...making Linux just a little more fun!
By Raj Shekhar
1. Firebird 2. Installation 3. Making it the default browser in GNOME 4. What's Good 5. More tips
The developers of Firebird started out with the aim of creating a browser to provide an efficient (speedy, easy to use, useful) web access. According to the Mozilla Firebird 1.0 Development Charter:
The goal was, and is not to have more or less features than any other client (Mozilla included) but to have the right set of features to let people get their jobs done.From what I see, I must congratulate the developers on a job very well done.
After downloading the RPM, you can install it from the command prompt
rpm -ivh <package-name>
If you had installed Mozilla or Galeon earlier, you should have no dependency problems. Otherwise, you may have to search, download and install other packages too to solve the dependency problems. Again the best places to find the packages are rpmseek, Rpmfind.Net and Rpm pbone.
If you installed Firebird using the RPM package provided by Dag
Wieers, then you can launch Firebird by giving the command
mozilla-firebird. If you installed using the package provded by
some other repository, type
rpm -ql <package-name>|grep -i
/usr/bin. That will provide you the command to launch Firebird.
You can get Firebird from the Mozilla Firebird download page. At the time of writing, the website recommends to install Mozilla Firebird 0.7. There are downloads available for GTK (9.1 MB) and GTK2 and XFT (8.6 MB). Read the How To Install section to learn more on installation.
I will give a brief outline of the installation process. After you
have downloaded the appropiate tarball from the above mentioned links,
root. Unzip the files into the directory
`/usr/lib/'. Next, issue the command
chown -c -r
In case you unzipped the tarball into a different directory, remember to substitute the proper name of the directory. That's all to the install process. To launch your brand new browser, issue the command
However, if you want to make it your default browser in GNOME and want to avoid the hassle of typing the full path every time, see the next section.
#!/bin/sh /usr/lib/mozilla-firebird/MozillaFirebird -remote "openURL($@, new-tab)" || exec /usr/lib/mozilla-firebird/MozillaFirebird "$@";
chmod a+x /usr/bin/firebird-remoteto assign everyone the permission to execute the script. That is all the work required by you as root.
In case you are wondering what this shell-script does, here is a brief explanation. When Firebird is invoked with the `-remote' argument, it does not open a window, but instead connects to and controls an already-existing process. The argument `openURL (URL, new-tab)' creates a new tab displaying the specified document. If you would rather have it open a new window, use `openURL (URL, new-window)' instead. The page remote control of unix mozilla has more explanation about this. Thie above script first checks if we already have a Firebird running and displays the page in a new tab. If it does not find one, it creates a new process and displays the page in it.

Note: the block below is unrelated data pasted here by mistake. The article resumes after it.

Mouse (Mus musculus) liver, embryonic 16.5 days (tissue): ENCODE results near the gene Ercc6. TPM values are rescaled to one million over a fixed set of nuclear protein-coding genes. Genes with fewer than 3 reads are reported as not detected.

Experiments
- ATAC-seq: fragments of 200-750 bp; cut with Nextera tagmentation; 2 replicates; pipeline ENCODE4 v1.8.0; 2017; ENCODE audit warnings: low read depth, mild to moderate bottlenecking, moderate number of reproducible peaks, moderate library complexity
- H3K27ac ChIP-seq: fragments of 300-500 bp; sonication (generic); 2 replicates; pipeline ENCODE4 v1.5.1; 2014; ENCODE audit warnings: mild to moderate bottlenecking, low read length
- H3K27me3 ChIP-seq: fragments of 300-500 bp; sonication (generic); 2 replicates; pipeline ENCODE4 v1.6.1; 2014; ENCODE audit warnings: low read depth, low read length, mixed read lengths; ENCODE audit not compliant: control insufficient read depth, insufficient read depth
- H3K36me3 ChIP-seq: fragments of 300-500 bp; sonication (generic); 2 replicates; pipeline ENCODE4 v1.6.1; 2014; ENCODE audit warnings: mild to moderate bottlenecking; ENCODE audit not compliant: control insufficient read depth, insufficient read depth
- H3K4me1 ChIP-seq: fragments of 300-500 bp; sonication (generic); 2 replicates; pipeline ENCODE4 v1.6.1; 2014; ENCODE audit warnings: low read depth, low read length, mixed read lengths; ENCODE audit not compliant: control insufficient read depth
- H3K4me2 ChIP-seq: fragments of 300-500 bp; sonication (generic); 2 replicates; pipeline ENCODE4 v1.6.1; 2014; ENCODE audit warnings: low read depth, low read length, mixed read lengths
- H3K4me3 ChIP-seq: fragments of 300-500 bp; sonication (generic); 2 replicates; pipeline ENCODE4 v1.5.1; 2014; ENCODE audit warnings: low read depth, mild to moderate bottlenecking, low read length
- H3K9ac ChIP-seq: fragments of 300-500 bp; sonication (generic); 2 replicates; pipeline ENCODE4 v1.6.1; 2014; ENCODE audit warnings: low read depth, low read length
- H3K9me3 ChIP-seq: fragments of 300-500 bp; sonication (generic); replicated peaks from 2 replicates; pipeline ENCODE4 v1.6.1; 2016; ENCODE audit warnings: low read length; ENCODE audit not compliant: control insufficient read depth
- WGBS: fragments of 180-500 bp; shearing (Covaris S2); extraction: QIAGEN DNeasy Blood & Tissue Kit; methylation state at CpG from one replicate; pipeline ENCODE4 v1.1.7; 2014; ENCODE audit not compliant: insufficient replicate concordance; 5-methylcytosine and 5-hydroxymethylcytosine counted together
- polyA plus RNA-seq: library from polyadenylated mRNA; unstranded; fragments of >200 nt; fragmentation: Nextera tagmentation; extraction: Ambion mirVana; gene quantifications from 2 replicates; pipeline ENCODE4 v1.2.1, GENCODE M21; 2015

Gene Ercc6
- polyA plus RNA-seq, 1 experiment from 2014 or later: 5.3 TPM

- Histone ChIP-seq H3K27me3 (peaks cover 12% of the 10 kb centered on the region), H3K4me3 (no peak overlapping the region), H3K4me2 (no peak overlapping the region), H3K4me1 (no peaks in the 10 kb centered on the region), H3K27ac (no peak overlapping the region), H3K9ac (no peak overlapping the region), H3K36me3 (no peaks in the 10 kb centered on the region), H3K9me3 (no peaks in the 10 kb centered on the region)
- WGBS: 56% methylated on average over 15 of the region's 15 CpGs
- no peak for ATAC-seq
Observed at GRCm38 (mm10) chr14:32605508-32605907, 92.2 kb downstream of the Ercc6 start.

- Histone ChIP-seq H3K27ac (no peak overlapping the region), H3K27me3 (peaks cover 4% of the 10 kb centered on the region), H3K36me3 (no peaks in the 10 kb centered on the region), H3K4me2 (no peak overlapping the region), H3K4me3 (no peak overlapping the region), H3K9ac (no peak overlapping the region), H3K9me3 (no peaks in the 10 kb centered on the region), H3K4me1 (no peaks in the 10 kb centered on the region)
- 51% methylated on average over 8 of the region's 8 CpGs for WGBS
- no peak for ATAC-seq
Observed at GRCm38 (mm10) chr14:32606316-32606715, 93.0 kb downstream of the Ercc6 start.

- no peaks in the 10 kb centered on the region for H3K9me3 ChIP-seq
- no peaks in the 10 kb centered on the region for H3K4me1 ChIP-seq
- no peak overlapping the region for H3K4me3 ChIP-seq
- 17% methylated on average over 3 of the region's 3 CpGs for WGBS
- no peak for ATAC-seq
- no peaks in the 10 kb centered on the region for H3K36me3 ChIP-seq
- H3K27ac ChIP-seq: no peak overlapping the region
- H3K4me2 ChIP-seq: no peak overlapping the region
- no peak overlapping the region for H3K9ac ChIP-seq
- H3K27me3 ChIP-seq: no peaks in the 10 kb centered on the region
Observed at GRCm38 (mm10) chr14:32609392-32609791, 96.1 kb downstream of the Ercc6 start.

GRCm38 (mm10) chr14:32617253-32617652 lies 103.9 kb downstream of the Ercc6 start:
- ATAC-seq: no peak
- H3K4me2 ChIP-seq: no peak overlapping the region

Next, if you wnat to make Firebird your default browser in GNOME, you have to edit the file `~/.gnome/Gnome'. You will find it contains a directive
[URL Handlers] http-show=nautilus "%s" https-show=nautilus "%s" : [ other non-interesting suff ] :
[URL Handlers] http-show=firebird-remote "%s" https-show=firebird-remote "%s" ftp-show=firebird-remote "%s" : [leave this portion unchanged] :
Firebird stops annoying popup windows dead in their tracks. This is a good example of a good thing implemented in a very non-intrusive manner. When it blocks a popup window, it displays an icon in the status bar. Clicking this icon shows a breakdown of the popup that Firebird stopped when loading the current page. You can then allow some or all of the popup windows to be shown.
Quite a few people think Free Software means an ugly user interface. Firebird is aesthetically designed, with nice icons and colors. If you are not happy with the default look-and-feel, checkout the themes collection on display. Some themes simply change the colors of Mozilla Firebird, others can change every piece of the browser appearance. I have switched from the default theme to the LittleFirebird theme, which reduces screen-space usage.
Firebird allows enhancing of the basic browser by use of extensions. If there a particular feature which you think Firebird lacks, check out the extensions available. In all probability, you will find what you need there.
target="_blank"or the illegal
target="_new"properties.) you can tweak your settings to do this. In the address bar, if you type
about:config, it takes you to the browser's settings page. Use the `Filter' to find the string
browser.block.target_new_window, right click on it and
Modifythe value to
There are more tips on the Tips & Trick page.
This document was generated on December, 4 2003 using texi2html
I work for Yahoo! Bangalore (and I think it is the best place to work
:-) ) as an Operations Engineer.
I am a staunch supporter of Free Software and the No Software Patents campaign.
In my free time, I try to keep a semi-regularly updated blog.
I work for Yahoo! Bangalore (and I think it is the best place to work :-) ) as an Operations Engineer.
I am a staunch supporter of Free Software and the No Software Patents campaign. In my free time, I try to keep a semi-regularly updated blog.